Can I just raise one point on this because I think, when those letters went out, I wasn't on this committee, so it's just to get a bit of clarification? I notice the suggestion is to write to the House of Lords committee endorsing the Welsh Government's argument and to note that these regulations—you know, it's not the first time this has happened. Because there is this disagreement about whether state aid is devolved or not and we haven't had a reply back from the UK Government as to their rationale, which I think is poor—I think we should have that reply—I have no problem at all writing to the House of Lords, but can we just note that there is a difference of opinion, rather than endorsing one side or the other? Would that be all right?
Well, yes, I mean I'm sure we can phrase that in a particular way—
But I think we need to tell them that this has happened.
In respect of the other matter we raised on this—of course, you'll see from correspondence from Lord Trefgarne and others that those committees have, in fact, taken up those issues and also our concern that you can't resolve a dispute by simply saying, 'No there isn't one'—[Laughter.]—which creates a difficulty.
I shall be chasing a response to that myself. Is that okay?
No, that's fine. In fairness, I think the House of Lords committees have been really quite helpful on this and, in fact, the Public Administration and Constitutional Affairs Committee as well were on this—that's Bernie Jenkin's committee.
We're on to, now, I think, item 10.7, the State Aid (Agriculture and Fisheries) (Amendment) (EU Exit) Regulations 2019.
Wasn't that the one we've just done? Yes, we've just done that one.
Have I jumped one or—? Oh, I beg your pardon. I do apologise. Sorry, I lost my track. 10.8, the Environment (Miscellaneous Amendments and Revocations) (EU Exit) Regulations 2019. Comments and observations on that.
Again, the draft report suggests there's a lack of clarity as to which functions are in play here and what impact there might be on the Assembly's legislative competence. The draft report suggests seeking clarification from the Welsh Government around the precise functions here that we are talking about.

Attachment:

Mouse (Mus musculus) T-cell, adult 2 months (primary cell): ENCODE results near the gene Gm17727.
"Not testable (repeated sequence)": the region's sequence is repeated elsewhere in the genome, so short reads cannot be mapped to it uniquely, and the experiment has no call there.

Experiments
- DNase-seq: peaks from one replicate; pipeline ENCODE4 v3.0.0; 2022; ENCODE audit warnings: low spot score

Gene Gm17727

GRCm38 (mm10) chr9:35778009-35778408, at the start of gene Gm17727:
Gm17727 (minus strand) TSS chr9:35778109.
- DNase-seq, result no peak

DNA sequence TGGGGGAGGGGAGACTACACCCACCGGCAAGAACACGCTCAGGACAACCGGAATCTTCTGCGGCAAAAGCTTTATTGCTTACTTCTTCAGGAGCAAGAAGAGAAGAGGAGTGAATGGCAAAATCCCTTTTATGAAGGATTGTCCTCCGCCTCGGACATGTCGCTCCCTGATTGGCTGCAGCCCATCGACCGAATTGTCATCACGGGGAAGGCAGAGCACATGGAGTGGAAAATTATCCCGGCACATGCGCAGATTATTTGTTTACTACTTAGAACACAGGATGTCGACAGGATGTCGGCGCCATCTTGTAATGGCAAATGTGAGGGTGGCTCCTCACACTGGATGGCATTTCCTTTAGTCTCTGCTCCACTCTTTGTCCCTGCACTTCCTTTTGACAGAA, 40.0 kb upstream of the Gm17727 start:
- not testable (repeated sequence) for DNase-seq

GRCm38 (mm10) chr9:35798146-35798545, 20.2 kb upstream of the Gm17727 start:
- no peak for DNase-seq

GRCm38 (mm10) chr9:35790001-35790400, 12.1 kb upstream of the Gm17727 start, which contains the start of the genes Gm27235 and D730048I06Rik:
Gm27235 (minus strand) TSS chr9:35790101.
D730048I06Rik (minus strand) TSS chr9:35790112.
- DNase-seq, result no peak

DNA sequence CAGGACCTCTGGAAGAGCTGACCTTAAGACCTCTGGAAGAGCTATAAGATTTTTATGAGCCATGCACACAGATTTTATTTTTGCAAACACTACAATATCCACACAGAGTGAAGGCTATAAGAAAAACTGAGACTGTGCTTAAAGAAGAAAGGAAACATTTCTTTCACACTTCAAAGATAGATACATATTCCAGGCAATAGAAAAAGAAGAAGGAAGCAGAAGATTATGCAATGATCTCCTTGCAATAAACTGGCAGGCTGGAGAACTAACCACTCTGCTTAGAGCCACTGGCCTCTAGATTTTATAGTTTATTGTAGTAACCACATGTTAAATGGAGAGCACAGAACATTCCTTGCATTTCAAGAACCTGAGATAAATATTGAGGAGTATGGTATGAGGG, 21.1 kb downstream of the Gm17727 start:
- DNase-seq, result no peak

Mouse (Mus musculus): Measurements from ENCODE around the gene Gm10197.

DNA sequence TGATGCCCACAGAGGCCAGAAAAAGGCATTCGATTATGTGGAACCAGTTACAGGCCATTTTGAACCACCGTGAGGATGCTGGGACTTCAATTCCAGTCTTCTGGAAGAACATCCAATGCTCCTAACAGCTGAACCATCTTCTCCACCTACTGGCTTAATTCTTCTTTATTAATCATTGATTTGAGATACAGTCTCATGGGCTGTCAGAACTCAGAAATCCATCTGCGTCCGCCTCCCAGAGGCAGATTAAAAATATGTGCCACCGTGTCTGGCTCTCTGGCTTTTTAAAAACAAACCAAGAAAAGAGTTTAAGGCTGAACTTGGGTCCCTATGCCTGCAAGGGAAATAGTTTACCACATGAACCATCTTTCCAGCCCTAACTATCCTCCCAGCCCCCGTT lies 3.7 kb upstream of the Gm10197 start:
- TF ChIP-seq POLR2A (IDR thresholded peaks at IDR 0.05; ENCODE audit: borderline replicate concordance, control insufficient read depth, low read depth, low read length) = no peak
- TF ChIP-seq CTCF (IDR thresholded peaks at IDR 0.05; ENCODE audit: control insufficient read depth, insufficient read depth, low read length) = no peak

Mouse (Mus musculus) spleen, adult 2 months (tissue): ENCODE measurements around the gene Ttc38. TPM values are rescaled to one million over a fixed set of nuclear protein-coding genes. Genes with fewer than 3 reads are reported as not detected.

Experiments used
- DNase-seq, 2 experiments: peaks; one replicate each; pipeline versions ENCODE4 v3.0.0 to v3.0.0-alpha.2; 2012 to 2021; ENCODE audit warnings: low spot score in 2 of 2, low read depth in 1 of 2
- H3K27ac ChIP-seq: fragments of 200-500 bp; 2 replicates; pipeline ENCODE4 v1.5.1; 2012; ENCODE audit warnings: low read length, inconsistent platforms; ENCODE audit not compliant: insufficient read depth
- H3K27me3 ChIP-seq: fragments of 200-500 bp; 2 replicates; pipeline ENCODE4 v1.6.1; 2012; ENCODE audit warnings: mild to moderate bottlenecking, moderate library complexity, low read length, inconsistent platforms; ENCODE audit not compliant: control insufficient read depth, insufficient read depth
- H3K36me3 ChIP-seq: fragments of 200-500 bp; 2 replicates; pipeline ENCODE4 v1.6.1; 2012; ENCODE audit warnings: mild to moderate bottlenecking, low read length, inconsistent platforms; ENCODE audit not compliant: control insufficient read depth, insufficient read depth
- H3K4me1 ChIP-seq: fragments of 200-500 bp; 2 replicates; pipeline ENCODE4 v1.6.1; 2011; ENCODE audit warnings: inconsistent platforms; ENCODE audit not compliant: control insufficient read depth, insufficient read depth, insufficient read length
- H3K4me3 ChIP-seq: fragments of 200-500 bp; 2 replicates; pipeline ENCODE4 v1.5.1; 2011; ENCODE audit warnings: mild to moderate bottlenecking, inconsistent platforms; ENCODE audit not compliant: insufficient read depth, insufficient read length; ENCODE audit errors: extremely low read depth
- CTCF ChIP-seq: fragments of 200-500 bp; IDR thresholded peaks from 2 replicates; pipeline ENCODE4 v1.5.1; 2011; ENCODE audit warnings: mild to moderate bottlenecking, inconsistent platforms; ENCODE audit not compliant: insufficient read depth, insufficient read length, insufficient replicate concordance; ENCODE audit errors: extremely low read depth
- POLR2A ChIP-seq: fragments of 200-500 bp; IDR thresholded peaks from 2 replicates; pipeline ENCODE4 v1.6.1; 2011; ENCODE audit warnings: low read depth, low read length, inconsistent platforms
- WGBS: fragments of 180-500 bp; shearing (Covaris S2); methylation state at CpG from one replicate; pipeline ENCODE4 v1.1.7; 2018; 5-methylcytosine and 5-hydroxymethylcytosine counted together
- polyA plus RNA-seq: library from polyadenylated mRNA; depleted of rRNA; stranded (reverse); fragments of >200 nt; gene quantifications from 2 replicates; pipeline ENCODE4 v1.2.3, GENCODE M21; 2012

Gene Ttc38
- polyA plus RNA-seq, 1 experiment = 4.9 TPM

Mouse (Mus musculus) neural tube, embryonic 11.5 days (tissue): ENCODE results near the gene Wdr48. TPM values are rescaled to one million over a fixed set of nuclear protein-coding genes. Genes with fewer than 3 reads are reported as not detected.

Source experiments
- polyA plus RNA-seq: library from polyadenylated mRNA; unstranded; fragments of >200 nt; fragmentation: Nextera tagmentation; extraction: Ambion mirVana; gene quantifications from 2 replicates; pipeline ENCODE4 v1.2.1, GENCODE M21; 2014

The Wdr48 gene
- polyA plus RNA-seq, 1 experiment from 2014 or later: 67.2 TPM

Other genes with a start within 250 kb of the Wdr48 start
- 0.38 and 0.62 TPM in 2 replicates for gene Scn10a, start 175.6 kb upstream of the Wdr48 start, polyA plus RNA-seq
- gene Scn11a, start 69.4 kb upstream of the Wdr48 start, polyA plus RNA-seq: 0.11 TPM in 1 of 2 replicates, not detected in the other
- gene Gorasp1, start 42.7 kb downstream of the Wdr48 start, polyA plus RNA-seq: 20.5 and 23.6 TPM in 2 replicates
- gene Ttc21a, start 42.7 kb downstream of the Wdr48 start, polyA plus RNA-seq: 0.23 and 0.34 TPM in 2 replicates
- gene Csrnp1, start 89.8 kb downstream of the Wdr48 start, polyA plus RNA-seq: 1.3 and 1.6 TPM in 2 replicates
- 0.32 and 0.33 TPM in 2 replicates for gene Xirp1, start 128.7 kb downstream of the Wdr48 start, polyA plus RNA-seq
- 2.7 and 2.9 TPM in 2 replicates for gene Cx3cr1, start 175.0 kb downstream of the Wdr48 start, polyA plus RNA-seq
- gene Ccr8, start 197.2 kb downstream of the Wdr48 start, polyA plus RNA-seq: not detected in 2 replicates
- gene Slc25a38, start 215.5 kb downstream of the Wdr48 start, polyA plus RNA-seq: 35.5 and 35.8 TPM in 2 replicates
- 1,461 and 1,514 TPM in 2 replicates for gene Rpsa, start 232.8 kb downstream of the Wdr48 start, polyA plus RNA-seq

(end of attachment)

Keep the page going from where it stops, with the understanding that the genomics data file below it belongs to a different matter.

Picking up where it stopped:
Okay. Is that agreed?
Item 10.9, the Food, Drink, Veterinary Medicines And Residues (Amendments Etc.) (Eu Exit) Regulations 2019. Some issues have been identified there.
Yes. I believe Members have a hard copy of the draft report here. The main issue to note is the disagreement again between the Welsh Government and the UK Government, this time as to whether protected food names and the geographical indication scheme for food are devolved or not. The issue has not been resolved, so a memorandum of understanding is being set up to underpin these regulations. It appears there wasn't time to resolve the issue, but, in the meantime, the Welsh Government has said that, by consenting to the UK Government making these regulations in those areas, they are not conceding that these matters are reserved.
Okay. So, that still potentially lies there to be challenged at some stage.
Yes, but that doesn't bring us a definitive answer, though, does it?
So, again, the question is out there—
[Inaudible.]—that we are looking. Because the whole idea of getting a reserved model was that there'd be clarity.
It's because there's no effective disputes mechanism. Possibly the only way we'd reach some form of clarity, I think, is from the Supreme Court on this, should it actually emerge and we choose to legislate in this area that they disagree with.
Yes. This point is important, though, because this is the whole Welsh lamb, Caerphilly cheese stuff, isn't it? Yes.
Is anything further that we can do on it? Do you have any view?
Well, I think we need to—somebody needs to push about whether these geographical indication schemes are devolved or not, really, or reserved or not. I mean, how can we make that representation, even more forcefully than we're already doing it, is the question.
Well, it highlights a lack of any real clarity and the lack of any disputes mechanism, doesn't it? Are there any further steps we can take?
We could invite the Minister to give evidence on these issues. That's one option.
One option would be to invite the Minister in to explain.
I mean, the starting point could be that we take it up with the Minister—you know, 'We've been considering calling for oral evidence on this', but I mean, if we get the Minister in to give oral evidence, they're not going to say any more than they can probably tell us in written evidence, are they? So, shall we ask for a written response for clarification on this—that we are looking at that, that we still have concerns over it?
Because it's either reserved or it's not. We're at the point of having two Government's saying—
Yes, so: 'Does the Minister have any view as to how and when this may actually be resolved?'
Yes, because it's important—
If we go to the Minister, we could also go to the Counsel General as well, actually. The Counsel General is the adviser to the Government, so maybe if we go to the Minister and they will no doubt consult with the appropriate legal advice.